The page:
Emerging Markets Offer Risk, but Also Reward for Investors

Emerging Markets Offer Risk, but Also Reward for Investors

Emerging markets are often touted in investment circles and the business media. Yet many investors are unsure of how to invest in emerging markets, or even whether they should. These markets are alluring but can be mysterious, misunderstood or simply difficult to access.

With a prudent strategy, however, emerging markets can strengthen an investor’s portfolio. Before adding exposure, investors should understand the tenets of emerging-market investing, its risks and rewards and a proper approach to investing in them.

So, what is an emerging market? It’s a country or region that is less developed financially and economically than “developed” markets. Meanwhile, its economy is growing rapidly. The largest emerging market economies are known as the “BRIC” nations, an acronym coined by economist Jim O’Neill to describe the world’s highest-growth countries: Brazil, Russia, India and China. These four countries averaged 7.1-per-cent GDP growth over the past three years, while the world GDP growth averaged two per cent for the same period.
Often, less-developed emerging markets, such as Argentina and Vietnam, are referred to as “Frontier Emerging Markets” to emphasize their even higher risk-reward characteristics.

Economic growth should not be the only factor when considering emerging-market investments. Let’s look closer at the pros and cons of investing in these markets.

The most common argument for investing in emerging markets is that their expected high growth rates should help boost growth in earnings and cash flows for companies that are part of those economies. However, exposure to emerging-market economies does not guarantee above-average earnings growth. The company’s financial condition need to be improving and its products or services still need to be successful, so understanding the investment’s fundamentals is always crucial.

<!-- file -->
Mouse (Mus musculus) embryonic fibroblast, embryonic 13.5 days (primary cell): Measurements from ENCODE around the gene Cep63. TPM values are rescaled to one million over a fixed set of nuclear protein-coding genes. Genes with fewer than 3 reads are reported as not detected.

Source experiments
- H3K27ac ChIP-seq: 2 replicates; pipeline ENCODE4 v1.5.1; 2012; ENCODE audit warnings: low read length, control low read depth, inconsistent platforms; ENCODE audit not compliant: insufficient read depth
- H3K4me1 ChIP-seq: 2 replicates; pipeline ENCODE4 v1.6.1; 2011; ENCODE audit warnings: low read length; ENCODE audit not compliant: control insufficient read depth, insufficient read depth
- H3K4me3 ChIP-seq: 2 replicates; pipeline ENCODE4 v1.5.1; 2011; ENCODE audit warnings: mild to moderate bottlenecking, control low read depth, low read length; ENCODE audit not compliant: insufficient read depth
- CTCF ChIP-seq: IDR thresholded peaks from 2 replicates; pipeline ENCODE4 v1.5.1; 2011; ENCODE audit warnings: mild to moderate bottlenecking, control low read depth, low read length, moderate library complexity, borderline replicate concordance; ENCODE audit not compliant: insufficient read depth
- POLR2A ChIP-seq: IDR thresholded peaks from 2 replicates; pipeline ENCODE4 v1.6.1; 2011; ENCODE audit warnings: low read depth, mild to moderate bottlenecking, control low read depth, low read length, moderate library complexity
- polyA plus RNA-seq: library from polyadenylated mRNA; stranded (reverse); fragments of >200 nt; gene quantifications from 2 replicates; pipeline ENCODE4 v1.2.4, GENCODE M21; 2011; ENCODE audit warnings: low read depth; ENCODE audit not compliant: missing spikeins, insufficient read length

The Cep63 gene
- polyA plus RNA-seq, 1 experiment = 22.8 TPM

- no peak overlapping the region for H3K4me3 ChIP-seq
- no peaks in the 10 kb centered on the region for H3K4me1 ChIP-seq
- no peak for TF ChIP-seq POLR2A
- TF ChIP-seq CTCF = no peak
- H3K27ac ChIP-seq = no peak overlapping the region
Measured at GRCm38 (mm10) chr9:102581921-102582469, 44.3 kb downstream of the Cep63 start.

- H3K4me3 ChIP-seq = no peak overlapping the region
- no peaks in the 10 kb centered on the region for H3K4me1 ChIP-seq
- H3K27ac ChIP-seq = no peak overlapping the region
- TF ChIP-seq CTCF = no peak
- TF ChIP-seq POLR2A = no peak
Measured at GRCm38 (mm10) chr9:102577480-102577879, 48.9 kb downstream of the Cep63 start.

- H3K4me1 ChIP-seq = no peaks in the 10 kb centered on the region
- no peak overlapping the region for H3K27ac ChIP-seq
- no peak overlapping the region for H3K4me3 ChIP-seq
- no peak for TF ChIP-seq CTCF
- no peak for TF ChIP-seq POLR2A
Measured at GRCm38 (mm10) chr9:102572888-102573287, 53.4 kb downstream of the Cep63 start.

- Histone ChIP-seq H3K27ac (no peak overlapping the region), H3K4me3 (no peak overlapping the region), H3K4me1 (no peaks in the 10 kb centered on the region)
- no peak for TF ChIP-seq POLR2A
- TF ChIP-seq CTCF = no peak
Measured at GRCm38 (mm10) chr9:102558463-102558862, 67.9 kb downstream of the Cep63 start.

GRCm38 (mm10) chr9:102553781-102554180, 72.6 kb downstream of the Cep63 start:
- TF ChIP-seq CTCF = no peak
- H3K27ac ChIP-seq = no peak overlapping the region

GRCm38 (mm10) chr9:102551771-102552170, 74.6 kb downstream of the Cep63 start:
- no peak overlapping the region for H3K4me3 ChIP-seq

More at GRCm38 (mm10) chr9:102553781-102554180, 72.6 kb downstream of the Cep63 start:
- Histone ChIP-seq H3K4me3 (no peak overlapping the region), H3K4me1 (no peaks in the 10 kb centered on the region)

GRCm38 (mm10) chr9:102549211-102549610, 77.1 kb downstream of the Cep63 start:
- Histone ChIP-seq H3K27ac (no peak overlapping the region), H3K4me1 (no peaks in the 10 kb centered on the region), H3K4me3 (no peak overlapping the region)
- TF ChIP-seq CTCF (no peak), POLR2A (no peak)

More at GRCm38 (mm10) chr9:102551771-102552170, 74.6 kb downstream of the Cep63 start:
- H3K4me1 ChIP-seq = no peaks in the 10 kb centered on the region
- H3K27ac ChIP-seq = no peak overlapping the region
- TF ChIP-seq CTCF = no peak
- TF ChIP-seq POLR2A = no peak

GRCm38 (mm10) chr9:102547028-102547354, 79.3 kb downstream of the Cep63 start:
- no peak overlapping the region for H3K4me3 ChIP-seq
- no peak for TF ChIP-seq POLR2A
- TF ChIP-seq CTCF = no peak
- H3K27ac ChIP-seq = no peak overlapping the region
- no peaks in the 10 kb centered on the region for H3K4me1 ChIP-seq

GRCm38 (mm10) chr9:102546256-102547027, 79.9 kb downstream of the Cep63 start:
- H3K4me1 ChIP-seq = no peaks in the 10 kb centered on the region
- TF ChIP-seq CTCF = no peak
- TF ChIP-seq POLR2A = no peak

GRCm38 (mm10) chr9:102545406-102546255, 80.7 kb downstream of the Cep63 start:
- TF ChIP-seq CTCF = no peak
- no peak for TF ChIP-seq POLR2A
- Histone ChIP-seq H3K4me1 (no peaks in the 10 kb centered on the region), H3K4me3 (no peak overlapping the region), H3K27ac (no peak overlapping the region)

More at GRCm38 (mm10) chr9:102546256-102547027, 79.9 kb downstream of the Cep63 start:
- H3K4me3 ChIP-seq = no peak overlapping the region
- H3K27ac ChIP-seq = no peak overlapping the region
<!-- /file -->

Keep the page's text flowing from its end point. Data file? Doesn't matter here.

Other important reasons for investing in emerging markets include diversification and better investment prices. Diversification implies your investments won’t all behave the same way at the same time. For instance, if Canadian equity markets are flat, emerging-market stocks may be on the rise.
Better prices are found when there is less investor attention and analyst coverage; in that environment, stocks have a greater potential to be mispriced. Emerging markets attract fewer investors and analysts, so the chances of finding undervalued investments are greater.

The cheaper your financial investments, the more likely they are to provide positive investment returns over time. For example, Korean-based and listed POSCO was recently ranked No. 1 among the top 35 steelmakers worldwide for innovation, productivity and profitability, among other criteria, by World Steel Dynamics, a U.S.-based steel information service. However, POSCO is less well known than most of the other steel producers on the list, so today investors can buy it at under 10 times its annual earnings, while its future earnings are projected to grow at more than 15 per cent per year. That’s cheap by comparison to North American steel producers.